In 2016 we'll become witnesses to some rare and beautiful cosmic phenomena, 6 of which we shouldn't miss, advise NASA experts. The most remarkable will be during May when Mercury crosses in front of the Sun.
But before that there will be a total solar eclipse - on March 8, which will last 4 min. and be visible from Indonesia and the western part of the Pacific Ocean. A partial solar eclipse will be visible from Australia, as well the greater part of Asia and Oceania.
There will be several meteor showers in 2016 as well but the majority of them will be obscured by the lunar light. The brightest will be the shooting stars from Eta Aquarids. They are debris from Halley's Comet and the peak of their activity will be on the night of May 6th going on the 7th.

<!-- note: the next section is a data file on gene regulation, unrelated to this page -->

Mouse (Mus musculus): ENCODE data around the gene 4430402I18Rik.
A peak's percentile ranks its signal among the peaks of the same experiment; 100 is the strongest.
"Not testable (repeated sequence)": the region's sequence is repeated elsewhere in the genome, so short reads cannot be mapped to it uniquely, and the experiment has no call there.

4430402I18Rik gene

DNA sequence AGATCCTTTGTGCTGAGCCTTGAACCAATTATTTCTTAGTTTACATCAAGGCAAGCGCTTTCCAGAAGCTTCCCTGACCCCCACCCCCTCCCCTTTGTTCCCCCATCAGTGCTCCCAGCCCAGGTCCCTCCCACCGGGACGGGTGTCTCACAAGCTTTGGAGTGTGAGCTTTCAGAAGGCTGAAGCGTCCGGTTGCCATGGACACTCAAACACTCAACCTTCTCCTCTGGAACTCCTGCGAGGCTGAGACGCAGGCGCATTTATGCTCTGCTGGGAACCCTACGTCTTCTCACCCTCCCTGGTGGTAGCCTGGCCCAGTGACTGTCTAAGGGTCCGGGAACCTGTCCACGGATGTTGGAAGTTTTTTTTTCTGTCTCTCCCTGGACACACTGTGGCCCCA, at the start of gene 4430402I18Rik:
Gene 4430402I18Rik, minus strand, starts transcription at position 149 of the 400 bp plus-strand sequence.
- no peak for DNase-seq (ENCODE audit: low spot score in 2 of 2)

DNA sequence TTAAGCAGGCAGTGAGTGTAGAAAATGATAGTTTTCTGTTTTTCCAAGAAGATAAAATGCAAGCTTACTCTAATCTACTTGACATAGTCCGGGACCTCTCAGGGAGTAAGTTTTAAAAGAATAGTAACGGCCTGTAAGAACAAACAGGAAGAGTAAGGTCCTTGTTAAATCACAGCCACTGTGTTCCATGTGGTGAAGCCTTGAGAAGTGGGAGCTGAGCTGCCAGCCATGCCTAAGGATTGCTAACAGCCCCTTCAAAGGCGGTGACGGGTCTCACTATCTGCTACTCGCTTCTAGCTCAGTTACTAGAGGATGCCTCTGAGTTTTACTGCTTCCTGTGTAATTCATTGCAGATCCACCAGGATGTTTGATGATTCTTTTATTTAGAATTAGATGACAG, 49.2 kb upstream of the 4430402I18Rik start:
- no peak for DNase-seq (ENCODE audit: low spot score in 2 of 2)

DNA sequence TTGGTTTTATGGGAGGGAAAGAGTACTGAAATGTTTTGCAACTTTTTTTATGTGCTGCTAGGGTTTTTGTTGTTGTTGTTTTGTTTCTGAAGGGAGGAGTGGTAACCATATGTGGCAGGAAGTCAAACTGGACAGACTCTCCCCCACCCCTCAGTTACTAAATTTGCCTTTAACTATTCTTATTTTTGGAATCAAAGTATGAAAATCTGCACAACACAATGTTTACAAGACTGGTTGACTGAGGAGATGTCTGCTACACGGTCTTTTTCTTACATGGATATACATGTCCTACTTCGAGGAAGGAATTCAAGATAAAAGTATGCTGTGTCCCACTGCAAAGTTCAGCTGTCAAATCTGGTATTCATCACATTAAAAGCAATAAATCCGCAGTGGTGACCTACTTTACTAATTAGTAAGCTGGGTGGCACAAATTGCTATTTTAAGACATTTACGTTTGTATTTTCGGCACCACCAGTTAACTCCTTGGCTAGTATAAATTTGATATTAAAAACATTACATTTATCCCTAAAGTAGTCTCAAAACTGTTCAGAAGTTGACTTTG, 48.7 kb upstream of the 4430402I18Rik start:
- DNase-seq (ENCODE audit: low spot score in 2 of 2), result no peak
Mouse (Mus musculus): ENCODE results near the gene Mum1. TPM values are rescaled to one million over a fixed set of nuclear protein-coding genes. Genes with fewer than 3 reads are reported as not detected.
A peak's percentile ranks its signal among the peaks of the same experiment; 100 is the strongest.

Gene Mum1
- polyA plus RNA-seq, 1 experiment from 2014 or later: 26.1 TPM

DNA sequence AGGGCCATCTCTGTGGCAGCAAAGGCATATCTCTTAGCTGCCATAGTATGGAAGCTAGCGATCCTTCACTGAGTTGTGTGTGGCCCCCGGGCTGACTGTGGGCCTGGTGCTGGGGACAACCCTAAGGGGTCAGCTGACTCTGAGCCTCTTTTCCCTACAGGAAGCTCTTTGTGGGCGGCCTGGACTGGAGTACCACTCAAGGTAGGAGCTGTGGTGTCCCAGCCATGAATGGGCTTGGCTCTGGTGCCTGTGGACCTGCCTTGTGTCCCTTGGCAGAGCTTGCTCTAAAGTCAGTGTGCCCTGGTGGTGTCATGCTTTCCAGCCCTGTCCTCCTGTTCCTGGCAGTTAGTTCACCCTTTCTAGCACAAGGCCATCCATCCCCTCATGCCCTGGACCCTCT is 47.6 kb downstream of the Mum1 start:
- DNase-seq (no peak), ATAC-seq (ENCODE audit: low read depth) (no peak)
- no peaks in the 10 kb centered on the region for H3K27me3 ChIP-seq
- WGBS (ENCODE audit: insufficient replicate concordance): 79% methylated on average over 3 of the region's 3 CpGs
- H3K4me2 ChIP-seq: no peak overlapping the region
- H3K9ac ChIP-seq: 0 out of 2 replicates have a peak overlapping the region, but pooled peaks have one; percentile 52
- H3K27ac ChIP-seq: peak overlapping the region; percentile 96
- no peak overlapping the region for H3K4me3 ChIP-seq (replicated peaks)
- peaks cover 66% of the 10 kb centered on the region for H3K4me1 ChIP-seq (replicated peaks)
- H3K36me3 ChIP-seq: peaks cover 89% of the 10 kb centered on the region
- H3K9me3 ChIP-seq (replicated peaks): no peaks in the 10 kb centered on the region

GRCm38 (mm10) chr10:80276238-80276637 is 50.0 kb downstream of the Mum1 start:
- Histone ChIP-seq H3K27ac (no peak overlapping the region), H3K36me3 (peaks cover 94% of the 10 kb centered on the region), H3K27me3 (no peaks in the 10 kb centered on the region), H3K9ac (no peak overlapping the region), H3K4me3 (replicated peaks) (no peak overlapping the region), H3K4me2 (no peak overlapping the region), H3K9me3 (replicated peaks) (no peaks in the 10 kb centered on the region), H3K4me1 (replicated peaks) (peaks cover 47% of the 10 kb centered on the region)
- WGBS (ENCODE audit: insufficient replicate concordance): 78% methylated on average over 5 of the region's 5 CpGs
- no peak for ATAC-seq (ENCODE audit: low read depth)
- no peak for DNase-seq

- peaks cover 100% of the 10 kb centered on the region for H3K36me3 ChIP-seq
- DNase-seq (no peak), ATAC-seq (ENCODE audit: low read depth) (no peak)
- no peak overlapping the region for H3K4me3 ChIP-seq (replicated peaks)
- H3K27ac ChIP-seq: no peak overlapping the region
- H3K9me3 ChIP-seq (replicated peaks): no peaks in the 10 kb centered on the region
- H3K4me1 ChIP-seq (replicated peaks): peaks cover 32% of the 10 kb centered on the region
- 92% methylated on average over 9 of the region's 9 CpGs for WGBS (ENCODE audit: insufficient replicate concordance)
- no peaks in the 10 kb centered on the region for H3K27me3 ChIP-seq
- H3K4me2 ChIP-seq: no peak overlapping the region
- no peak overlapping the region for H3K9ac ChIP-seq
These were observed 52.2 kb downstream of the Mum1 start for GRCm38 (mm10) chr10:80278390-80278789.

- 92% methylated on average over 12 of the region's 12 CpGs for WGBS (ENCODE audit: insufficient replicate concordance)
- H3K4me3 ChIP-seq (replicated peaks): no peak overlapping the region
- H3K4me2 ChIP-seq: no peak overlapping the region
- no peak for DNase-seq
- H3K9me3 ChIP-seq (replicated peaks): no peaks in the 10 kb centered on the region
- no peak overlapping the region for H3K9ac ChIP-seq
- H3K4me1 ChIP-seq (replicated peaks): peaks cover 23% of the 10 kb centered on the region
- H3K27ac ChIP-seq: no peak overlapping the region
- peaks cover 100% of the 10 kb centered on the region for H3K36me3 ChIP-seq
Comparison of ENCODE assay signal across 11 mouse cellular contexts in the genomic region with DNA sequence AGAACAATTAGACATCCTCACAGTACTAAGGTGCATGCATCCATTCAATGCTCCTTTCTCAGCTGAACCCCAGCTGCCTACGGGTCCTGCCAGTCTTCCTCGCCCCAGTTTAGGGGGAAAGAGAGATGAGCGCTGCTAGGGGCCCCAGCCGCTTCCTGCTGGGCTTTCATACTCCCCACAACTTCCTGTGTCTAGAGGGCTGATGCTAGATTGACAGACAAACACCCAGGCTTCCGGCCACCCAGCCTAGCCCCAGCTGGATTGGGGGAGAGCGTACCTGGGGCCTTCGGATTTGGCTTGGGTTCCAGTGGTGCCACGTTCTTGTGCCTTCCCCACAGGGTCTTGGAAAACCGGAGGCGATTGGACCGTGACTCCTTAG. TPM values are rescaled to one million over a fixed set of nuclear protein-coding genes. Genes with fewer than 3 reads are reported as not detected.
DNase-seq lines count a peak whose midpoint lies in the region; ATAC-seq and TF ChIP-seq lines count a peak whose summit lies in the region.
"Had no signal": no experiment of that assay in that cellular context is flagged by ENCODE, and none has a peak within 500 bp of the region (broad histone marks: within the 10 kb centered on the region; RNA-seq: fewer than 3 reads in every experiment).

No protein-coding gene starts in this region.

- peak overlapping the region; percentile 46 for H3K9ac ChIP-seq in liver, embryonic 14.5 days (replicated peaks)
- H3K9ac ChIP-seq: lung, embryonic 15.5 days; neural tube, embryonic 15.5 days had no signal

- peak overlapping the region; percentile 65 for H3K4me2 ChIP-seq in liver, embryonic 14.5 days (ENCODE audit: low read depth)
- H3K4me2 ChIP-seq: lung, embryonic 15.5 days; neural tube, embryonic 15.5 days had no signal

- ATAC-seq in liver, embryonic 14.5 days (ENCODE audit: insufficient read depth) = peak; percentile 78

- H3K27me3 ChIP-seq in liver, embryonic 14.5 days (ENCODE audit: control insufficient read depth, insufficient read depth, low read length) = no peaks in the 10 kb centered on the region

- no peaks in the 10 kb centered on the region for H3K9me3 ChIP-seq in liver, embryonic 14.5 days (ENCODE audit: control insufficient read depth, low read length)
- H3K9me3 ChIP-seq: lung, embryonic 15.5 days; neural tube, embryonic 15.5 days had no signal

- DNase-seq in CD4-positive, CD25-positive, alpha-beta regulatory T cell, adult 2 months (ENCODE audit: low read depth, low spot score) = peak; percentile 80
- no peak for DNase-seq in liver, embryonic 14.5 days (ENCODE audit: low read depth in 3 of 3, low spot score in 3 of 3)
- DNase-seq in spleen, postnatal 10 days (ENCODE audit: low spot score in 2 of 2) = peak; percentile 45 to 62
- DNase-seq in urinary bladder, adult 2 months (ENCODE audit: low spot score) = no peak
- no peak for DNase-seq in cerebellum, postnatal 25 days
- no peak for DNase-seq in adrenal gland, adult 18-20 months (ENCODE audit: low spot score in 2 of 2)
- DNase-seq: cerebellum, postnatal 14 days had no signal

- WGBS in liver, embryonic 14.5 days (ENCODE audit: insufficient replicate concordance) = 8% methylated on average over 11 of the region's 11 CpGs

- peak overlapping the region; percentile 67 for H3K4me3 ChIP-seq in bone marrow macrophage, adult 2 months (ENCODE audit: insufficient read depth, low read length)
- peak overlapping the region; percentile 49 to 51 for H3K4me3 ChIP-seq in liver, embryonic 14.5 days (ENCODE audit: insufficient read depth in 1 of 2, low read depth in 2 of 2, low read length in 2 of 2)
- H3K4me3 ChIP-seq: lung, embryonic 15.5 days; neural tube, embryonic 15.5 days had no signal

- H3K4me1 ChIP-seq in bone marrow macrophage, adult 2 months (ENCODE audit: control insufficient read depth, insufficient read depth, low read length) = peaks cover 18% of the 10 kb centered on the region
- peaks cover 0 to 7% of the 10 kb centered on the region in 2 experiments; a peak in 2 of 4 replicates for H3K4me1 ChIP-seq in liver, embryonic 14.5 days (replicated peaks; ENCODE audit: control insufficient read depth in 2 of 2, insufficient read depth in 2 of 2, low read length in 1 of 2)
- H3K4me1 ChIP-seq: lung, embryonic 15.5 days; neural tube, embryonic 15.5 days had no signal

This corresponds to the new moon of the month, allowing even the palest meteors to become visible. There will be up to 30 meteors falling per hour in the northern hemisphere and up to 60 in the southern.
On May 9, Mercury will cross in front of the Sun for the first time in 9 years. The event will be visible in North, South America and Europe.
For a period of 7 hours - between 11:12 and 18:12, under clear skies, we'll have the rare opportunity to witness Mercury crossing in front of the Sun.
On August 23, in the constellation Scorpio we'll be able to see a small parade of the objects Mars, Saturn and Antares, with the naked eye. Several days later, on August 29, the 2 brightest objects in the sky, Venus and Jupiter, will come maximally close to one another.
The final cosmic event we can expect to see in 2016 will be on September 28, when Mars approaches the Lagoon Nebula, which is composed of interstellar clouds of gas and dust.